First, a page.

Plugged in. A last-minute deal between two South Korean battery makers will keep the White House’s electric-vehicle dreams humming. On Sunday, SK Innovation agreed to pay about $1.8 billion to LG Energy Solution to settle allegations it destroyed evidence and stole trade secrets. That saves SK’s $2.6 billion battery factory in Georgia and upholds the rule of law.
A February decision by the U.S. International Trade Commission put President Joe Biden in a tough spot. It sided with LG and imposed a 10-year import ban, with caveats, on SK, which also hurt customers Ford Motor and Volkswagen. The commander-in-chief had until Sunday night to decide whether to make the rare move of overturning a commission ruling.
The high stakes and threat of China helped cooler heads prevail. Almost 2,600 jobs will be created at the SK battery factory under construction. That helps Biden’s $174 billion plan to boost electric-vehicle sales and charging stations. Making a case based on economic growth and the Beijing bogeyman is also a good trial run for his $2 trillion infrastructure push. (By Gina Chon)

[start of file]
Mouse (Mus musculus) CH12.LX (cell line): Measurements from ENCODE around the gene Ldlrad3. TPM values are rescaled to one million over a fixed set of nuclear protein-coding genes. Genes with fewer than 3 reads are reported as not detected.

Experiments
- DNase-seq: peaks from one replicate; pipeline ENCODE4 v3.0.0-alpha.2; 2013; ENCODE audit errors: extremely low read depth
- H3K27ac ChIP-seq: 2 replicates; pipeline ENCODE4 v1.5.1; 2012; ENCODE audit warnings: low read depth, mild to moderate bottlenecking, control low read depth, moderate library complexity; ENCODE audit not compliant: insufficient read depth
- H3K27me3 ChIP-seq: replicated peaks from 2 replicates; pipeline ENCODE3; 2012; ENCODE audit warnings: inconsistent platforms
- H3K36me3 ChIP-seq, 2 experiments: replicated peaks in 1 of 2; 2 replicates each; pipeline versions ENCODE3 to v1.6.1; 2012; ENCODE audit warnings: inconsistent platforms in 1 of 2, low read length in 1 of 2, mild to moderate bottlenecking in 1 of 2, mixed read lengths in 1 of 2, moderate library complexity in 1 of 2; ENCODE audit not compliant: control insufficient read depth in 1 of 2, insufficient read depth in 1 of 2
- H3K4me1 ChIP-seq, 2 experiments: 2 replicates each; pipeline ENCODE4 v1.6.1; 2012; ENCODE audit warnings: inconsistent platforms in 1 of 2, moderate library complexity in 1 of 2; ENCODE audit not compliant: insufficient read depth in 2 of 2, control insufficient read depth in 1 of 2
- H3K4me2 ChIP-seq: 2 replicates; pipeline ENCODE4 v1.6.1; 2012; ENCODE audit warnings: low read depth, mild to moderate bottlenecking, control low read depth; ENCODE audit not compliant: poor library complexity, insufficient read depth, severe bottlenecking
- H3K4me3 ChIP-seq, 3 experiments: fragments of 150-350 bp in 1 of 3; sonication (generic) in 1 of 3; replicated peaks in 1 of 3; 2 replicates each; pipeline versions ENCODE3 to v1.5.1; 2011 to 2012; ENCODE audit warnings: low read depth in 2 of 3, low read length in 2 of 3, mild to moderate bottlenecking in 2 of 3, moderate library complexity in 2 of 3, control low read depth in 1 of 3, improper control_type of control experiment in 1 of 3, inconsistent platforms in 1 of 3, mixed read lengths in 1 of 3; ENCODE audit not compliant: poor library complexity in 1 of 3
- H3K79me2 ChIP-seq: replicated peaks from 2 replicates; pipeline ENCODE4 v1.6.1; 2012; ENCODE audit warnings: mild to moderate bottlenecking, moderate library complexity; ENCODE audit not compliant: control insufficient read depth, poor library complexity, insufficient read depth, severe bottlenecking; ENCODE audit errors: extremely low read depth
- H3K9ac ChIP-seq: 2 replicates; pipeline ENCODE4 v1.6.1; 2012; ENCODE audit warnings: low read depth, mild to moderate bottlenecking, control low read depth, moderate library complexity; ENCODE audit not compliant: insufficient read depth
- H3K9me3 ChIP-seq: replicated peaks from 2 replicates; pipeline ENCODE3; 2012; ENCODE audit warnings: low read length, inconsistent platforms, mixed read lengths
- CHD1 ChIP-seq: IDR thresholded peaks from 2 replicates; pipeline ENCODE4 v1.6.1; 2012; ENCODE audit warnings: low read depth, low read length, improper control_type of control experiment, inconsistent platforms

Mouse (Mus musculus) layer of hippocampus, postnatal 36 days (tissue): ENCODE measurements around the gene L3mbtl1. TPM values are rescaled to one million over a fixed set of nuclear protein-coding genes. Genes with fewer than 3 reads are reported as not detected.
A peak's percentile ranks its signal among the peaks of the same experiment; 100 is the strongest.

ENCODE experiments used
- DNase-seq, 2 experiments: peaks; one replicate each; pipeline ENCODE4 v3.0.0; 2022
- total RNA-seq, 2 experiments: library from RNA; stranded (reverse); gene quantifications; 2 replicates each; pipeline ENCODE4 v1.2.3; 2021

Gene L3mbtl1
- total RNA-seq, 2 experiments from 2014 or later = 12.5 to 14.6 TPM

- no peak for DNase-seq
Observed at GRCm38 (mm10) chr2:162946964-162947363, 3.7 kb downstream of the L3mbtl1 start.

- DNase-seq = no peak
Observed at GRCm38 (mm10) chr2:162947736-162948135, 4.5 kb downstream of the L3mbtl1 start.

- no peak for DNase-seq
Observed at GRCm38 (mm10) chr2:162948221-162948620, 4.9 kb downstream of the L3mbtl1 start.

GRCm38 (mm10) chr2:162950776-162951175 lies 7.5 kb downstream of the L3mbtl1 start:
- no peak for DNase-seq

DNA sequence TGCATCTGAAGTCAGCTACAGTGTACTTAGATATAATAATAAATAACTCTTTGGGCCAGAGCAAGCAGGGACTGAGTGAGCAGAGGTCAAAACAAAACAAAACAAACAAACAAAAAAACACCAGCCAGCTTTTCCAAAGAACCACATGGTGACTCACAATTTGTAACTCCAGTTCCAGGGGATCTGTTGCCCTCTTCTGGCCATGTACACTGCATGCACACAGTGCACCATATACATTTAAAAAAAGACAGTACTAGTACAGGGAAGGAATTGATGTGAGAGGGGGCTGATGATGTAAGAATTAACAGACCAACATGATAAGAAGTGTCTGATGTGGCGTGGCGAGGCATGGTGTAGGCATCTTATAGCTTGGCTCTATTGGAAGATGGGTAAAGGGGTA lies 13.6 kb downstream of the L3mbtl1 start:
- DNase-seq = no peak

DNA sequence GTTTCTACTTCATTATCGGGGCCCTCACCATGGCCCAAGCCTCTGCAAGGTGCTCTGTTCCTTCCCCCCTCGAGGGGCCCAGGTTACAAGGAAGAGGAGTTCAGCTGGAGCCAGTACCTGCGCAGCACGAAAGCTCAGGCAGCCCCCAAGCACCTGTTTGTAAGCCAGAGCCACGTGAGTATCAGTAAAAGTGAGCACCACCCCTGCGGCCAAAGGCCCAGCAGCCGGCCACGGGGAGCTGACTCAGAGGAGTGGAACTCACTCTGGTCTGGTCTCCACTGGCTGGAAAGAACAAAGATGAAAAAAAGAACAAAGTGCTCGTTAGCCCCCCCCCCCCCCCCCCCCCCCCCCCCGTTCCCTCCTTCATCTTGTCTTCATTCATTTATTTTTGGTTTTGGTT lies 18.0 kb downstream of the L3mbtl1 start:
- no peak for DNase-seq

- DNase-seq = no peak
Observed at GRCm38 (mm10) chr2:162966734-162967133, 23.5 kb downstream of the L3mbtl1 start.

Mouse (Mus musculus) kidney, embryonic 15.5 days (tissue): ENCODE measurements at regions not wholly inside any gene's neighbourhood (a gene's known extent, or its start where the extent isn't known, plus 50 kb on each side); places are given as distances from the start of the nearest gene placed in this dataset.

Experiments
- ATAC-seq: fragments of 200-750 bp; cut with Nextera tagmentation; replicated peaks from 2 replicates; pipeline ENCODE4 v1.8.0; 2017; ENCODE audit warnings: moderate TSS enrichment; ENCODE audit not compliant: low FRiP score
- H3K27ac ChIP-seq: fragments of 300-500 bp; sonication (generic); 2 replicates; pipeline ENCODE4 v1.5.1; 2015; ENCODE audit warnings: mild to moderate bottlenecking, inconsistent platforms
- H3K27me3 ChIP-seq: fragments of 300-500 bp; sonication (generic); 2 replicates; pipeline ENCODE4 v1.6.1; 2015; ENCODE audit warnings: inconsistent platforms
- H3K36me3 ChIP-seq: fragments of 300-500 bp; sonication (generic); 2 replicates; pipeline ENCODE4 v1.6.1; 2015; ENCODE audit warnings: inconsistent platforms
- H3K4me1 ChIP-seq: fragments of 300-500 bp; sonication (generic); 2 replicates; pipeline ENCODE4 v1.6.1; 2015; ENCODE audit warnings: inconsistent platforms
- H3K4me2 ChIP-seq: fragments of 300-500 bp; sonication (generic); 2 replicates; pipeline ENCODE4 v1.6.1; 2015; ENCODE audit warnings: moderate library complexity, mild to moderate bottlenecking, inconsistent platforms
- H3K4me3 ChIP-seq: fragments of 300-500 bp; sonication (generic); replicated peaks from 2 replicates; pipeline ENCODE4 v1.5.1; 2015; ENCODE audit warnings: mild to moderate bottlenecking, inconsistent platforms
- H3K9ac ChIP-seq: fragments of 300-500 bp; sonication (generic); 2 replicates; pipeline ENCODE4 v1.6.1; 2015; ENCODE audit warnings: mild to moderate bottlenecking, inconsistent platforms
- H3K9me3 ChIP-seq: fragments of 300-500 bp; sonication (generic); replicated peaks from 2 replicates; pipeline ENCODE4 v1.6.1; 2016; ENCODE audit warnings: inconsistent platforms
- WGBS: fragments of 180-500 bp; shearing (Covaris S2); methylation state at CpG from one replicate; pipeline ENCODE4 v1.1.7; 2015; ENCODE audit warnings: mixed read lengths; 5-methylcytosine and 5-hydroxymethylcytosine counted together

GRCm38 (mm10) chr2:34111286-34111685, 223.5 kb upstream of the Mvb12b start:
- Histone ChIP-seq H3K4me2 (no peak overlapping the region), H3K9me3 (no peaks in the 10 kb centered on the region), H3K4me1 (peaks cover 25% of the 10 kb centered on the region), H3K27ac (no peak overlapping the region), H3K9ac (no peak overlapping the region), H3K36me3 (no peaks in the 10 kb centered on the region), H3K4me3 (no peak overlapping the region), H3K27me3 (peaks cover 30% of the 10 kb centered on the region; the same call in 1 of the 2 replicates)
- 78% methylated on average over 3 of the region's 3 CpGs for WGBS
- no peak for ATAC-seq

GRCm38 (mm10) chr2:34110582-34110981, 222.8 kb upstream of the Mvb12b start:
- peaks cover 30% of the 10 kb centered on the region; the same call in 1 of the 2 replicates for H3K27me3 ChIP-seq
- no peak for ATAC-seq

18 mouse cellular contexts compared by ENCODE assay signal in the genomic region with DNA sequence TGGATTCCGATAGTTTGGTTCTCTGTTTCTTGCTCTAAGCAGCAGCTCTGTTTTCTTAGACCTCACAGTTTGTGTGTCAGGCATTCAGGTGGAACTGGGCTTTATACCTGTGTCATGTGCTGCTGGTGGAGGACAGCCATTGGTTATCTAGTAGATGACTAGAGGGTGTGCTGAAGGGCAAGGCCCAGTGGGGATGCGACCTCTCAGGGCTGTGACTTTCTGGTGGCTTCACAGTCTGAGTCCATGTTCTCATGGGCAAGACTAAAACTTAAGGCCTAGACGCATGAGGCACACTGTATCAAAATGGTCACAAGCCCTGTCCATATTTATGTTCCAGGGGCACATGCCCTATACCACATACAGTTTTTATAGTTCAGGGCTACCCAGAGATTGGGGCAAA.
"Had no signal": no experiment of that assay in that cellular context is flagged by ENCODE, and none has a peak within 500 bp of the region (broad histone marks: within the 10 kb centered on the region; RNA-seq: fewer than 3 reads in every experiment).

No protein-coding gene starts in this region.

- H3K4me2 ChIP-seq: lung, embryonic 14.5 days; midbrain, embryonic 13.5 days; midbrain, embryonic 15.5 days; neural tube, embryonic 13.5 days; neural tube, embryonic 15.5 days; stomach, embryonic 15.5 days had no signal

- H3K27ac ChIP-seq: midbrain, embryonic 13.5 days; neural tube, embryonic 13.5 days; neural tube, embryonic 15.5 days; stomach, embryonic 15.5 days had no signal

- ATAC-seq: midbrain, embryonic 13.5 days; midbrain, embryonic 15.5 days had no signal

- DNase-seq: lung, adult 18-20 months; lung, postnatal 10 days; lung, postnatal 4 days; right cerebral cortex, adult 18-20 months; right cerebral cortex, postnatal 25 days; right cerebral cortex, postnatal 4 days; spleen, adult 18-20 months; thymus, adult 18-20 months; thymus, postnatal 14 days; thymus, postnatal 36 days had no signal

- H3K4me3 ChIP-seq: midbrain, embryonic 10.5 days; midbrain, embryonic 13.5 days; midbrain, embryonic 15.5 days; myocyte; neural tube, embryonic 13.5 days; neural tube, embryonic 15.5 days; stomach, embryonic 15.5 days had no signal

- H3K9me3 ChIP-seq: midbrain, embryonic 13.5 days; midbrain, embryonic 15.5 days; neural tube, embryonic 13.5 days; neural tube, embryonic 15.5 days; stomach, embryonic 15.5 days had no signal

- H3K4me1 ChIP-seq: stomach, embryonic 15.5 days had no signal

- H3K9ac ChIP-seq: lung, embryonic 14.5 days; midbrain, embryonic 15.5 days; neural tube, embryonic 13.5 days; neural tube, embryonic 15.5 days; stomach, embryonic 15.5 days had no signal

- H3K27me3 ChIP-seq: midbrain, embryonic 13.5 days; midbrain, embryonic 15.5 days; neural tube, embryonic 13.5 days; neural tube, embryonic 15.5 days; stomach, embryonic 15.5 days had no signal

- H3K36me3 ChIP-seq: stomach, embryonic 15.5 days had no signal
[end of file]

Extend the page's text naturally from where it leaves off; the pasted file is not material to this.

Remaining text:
Trust test. A Swedish fintech startup is the latest to cash in on the digital payments boom. BlackRock-backed Trustly said on Monday it is planning an initial public offering in Sweden which Reuters reported in January could value the company at up to 9 billion euros. Chief Executive Oscar Berglund says the company will sell shares worth 8 billion Swedish crowns (785 million euros), part of which will be used to redeem preference shares and repay debt.
Trustly lets consumers pay online directly from their bank accounts, bypassing credit card networks dominated by Mastercard and Visa and reducing fees for merchants by up to a half. That sets it apart from larger rivals like Adyen, Stripe and Klarna. Revenue last year grew 40% to 2 billion Swedish crowns. With ever more companies offering investors a way to play the online payments frenzy, the IPO will serve as the latest test of fintech investors’ appetite. (By Karen Kwok)